The enforcement of the U.S. Constitution within the criminal justice system is an odd subspecies of constitutional law. In areas other than criminal law, federal courts act as the ultimate guarantors of constitutional rights by providing remedies whenever violations occur. Criminal law, however, is different by necessity; the bulk of criminal justice occurs in state courthouses, leaving constitutional compliance largely to state judges. The U.S. Supreme Court, of course, may review these decisions if it chooses, but a writ of certiorari can be elusive, especially given the Court's shrinking docket. After World War II, however, this feature of criminal constitutional law came under attack. Many critics, particularly members of the civil rights movement, saw state judiciaries as insensitive to defendants' constitutional rights and demanded more extensive federal oversight of criminal law. In its 1953 decision Brown v. Allen, the U.S. Supreme Court expanded the system of federal habeas corpus to provide such supervision. Federal habeas corpus for state convicts works in the following way: Prisoners convicted in state court can seek in federal district court a writ of habeas corpus that collaterally attacks the constitutional underpinnings of the state court's judgment. If the federal court finds a constitutjonal violation, it issues the writ, forcing the state to release the prisoner from custody. In effect, federal habeas corpus serves as a means of federal appeal for state prisoners, providing a vehicle for federal enforcement of state prisoners' constitutional rights. The strength of this system, however, fundamentally depends on the extent of review permitted federal courts. If a federal court reviews a state judgment under a de novo standard of review, it can grant a writ of habeas corpus whenever it simply disagrees with a state court's constitutional interpretation. Alternatively, a deferential standard of review greatly reduces the reach of a federal court's authority, as a federal court may issue the writ only when it finds the state court's decision unreasonable - not merely when it disagrees with that decision.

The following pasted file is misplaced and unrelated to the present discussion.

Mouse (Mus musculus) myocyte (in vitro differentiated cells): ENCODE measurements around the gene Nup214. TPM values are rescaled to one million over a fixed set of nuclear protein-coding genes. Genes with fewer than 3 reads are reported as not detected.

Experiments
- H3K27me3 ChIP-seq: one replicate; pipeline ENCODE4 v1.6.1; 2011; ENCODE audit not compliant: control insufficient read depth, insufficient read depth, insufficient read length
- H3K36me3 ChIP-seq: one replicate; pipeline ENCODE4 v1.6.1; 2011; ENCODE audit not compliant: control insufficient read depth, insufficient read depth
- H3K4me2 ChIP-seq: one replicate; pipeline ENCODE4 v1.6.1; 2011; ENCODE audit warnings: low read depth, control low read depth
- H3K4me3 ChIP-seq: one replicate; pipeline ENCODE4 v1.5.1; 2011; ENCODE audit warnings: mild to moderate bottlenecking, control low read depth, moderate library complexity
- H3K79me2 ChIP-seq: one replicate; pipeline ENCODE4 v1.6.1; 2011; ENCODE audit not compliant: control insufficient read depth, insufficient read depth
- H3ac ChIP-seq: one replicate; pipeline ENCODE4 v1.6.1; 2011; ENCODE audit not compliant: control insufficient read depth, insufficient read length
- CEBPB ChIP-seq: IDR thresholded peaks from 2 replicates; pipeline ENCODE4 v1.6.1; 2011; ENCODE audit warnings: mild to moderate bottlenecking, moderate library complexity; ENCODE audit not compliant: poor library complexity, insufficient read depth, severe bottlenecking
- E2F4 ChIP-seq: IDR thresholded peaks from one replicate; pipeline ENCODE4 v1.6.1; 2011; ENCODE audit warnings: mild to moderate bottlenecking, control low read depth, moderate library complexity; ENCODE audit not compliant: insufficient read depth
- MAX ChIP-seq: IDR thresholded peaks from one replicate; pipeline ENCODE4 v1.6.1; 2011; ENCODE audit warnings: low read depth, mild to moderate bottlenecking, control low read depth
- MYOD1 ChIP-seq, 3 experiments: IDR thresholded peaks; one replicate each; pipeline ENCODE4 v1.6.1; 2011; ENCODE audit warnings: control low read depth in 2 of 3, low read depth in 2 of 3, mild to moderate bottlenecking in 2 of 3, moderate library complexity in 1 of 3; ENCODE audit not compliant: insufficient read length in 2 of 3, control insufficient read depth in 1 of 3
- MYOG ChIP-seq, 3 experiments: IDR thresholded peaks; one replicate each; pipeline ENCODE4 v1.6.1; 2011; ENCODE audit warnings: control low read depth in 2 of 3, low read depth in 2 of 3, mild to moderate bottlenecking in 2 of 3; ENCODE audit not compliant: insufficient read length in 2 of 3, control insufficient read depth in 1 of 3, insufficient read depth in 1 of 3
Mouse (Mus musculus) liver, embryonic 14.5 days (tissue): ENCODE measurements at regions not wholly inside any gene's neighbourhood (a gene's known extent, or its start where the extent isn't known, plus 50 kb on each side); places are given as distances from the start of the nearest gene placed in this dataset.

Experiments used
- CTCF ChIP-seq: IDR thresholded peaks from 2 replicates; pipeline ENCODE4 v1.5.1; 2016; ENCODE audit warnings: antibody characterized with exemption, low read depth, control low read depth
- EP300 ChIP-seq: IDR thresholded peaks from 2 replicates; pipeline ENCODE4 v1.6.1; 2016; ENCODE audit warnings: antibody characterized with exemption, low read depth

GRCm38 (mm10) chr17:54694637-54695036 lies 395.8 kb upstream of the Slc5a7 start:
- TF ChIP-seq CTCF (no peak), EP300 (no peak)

Sharad S. Khandelwal,
The Path to Habeas Corpus Narrows: Interpreting 28 U.S.C. § 2254(d)(1),
Mich. L. Rev.
Available at: https://repository.law.umich.edu/mlr/vol96/iss2/5